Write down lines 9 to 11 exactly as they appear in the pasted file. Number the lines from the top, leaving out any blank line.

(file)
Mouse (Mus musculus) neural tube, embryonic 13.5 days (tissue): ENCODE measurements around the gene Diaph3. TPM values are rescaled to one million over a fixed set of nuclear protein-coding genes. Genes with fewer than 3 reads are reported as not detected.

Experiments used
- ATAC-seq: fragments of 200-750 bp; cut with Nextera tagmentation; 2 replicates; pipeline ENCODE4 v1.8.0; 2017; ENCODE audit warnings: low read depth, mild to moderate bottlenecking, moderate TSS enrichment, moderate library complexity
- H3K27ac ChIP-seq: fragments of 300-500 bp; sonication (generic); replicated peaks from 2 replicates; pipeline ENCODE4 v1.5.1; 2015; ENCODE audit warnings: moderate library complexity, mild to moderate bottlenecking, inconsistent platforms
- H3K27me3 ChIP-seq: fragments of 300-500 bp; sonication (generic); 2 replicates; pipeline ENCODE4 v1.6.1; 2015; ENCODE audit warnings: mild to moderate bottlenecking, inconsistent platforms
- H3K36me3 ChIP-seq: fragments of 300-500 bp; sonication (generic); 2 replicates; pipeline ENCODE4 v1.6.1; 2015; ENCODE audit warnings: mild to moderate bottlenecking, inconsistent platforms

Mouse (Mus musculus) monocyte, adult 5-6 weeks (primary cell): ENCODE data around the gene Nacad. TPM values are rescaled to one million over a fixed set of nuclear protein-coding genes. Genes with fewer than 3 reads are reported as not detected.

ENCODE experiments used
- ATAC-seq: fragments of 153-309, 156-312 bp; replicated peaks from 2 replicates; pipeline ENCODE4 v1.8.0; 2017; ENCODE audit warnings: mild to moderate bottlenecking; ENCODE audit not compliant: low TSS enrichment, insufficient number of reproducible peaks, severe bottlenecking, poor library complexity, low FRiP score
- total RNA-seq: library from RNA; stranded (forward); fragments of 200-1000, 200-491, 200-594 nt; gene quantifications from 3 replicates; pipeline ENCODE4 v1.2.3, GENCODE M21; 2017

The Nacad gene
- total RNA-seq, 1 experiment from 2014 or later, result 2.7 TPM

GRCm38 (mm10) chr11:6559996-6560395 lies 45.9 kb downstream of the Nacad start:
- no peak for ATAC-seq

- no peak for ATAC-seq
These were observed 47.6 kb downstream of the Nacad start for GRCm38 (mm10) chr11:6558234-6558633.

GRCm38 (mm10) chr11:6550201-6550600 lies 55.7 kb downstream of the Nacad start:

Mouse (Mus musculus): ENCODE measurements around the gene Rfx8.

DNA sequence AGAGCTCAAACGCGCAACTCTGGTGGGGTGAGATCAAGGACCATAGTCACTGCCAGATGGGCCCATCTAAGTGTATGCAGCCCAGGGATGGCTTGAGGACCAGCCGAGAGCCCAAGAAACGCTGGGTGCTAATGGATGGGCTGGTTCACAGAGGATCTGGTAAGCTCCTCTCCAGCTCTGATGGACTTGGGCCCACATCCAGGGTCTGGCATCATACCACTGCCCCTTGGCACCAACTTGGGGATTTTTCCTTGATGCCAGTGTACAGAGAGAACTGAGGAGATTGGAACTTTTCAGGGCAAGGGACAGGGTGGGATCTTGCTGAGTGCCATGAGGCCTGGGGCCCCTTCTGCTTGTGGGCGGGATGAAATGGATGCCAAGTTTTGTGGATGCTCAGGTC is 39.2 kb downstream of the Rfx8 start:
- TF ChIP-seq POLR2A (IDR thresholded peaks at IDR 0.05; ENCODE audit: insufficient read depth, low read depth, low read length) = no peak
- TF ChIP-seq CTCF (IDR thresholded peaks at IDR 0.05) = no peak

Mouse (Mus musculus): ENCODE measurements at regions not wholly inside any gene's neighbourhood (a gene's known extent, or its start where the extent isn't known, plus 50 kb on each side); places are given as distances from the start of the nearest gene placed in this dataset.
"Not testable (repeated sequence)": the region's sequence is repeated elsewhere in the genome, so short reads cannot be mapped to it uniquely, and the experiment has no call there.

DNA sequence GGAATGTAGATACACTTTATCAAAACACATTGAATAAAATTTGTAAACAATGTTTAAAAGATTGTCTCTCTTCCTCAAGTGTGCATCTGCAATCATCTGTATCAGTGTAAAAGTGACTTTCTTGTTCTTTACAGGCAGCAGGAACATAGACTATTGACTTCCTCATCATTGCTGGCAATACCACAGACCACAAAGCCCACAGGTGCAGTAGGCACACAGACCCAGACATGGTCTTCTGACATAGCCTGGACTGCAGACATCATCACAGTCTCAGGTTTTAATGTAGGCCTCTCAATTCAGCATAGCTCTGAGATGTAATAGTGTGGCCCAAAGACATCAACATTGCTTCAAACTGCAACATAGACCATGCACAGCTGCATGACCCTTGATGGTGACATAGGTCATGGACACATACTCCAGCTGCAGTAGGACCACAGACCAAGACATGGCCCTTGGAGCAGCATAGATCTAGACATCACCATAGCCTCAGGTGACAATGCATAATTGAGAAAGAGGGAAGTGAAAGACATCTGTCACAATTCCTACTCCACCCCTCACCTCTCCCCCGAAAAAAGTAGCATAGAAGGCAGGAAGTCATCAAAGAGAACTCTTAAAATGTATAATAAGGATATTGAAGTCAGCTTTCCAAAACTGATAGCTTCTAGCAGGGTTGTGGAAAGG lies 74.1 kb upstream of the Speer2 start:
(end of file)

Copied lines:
- ATAC-seq: fragments of 153-309, 156-312 bp; replicated peaks from 2 replicates; pipeline ENCODE4 v1.8.0; 2017; ENCODE audit warnings: mild to moderate bottlenecking; ENCODE audit not compliant: low TSS enrichment, insufficient number of reproducible peaks, severe bottlenecking, poor library complexity, low FRiP score
- total RNA-seq: library from RNA; stranded (forward); fragments of 200-1000, 200-491, 200-594 nt; gene quantifications from 3 replicates; pipeline ENCODE4 v1.2.3, GENCODE M21; 2017

The Nacad gene